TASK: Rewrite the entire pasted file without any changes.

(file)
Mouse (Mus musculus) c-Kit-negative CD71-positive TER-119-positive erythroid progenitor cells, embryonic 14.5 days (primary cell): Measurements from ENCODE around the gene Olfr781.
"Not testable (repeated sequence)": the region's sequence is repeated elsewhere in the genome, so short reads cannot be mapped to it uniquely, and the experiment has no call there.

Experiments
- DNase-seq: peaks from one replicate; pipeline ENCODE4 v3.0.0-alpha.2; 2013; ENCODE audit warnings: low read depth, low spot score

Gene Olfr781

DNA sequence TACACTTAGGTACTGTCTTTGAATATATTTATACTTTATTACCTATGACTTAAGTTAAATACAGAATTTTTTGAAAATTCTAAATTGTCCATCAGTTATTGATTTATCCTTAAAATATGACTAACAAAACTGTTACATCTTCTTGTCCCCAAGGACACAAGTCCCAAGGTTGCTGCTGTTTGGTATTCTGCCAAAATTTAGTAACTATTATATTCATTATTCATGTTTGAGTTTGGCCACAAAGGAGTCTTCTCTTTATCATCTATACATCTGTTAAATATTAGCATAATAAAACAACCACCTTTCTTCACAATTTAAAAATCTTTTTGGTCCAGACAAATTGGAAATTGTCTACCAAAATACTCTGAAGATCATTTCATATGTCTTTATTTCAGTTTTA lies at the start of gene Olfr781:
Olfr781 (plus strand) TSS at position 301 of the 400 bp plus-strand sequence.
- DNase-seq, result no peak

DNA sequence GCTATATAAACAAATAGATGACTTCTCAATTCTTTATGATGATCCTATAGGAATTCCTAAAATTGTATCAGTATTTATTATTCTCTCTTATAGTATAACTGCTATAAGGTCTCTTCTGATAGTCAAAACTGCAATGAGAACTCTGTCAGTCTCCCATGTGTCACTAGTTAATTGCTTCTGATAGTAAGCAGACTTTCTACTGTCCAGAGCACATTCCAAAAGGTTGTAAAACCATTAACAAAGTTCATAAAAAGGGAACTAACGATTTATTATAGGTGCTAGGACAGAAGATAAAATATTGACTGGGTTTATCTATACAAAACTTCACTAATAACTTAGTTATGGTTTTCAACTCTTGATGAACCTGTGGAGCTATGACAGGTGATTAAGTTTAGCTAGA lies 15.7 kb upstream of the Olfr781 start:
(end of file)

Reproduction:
Mouse (Mus musculus) c-Kit-negative CD71-positive TER-119-positive erythroid progenitor cells, embryonic 14.5 days (primary cell): Measurements from ENCODE around the gene Olfr781.
"Not testable (repeated sequence)": the region's sequence is repeated elsewhere in the genome, so short reads cannot be mapped to it uniquely, and the experiment has no call there.

Experiments
- DNase-seq: peaks from one replicate; pipeline ENCODE4 v3.0.0-alpha.2; 2013; ENCODE audit warnings: low read depth, low spot score

Gene Olfr781

DNA sequence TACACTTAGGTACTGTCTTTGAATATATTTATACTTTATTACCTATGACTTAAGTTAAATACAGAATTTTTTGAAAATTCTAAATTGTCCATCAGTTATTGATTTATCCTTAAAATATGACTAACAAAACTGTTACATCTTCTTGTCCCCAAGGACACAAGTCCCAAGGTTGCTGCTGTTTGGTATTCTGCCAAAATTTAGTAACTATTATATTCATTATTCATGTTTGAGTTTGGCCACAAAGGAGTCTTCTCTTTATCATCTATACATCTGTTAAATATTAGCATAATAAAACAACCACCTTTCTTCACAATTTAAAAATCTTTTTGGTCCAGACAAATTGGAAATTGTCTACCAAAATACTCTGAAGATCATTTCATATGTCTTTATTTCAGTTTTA lies at the start of gene Olfr781:
Olfr781 (plus strand) TSS at position 301 of the 400 bp plus-strand sequence.
- DNase-seq, result no peak

DNA sequence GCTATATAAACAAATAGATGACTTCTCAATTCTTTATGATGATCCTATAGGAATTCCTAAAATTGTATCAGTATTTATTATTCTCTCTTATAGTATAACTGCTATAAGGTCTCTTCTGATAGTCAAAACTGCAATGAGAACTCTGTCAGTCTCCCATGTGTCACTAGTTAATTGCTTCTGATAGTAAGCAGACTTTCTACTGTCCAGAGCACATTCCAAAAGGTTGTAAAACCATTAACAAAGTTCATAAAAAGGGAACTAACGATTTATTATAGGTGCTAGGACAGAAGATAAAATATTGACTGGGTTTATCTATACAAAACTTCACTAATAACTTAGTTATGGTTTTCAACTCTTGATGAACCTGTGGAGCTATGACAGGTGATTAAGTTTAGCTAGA lies 15.7 kb upstream of the Olfr781 start: